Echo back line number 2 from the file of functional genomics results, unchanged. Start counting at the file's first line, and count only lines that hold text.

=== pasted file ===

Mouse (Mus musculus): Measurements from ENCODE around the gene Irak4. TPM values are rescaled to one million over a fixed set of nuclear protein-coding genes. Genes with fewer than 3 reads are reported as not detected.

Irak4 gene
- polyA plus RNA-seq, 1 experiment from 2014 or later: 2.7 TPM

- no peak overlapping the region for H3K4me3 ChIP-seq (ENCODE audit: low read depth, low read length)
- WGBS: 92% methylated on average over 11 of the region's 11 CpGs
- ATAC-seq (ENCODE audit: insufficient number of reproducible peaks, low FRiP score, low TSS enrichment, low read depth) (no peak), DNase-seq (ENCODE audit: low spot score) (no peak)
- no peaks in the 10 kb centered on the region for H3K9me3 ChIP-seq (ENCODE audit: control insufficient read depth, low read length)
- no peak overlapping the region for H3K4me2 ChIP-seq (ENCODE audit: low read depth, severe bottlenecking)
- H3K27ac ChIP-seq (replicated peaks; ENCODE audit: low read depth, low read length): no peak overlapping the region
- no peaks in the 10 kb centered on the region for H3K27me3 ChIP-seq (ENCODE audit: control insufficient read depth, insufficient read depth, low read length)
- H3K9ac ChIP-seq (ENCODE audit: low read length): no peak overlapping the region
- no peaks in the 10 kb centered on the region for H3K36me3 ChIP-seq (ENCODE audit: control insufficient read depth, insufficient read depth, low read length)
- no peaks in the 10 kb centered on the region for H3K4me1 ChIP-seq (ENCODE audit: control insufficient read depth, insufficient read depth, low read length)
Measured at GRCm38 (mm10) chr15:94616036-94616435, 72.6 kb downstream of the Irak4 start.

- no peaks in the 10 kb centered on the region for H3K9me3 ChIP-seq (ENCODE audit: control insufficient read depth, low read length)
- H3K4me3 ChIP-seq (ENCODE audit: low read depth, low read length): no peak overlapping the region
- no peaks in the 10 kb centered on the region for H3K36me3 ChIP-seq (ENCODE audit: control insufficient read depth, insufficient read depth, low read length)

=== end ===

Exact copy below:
Irak4 gene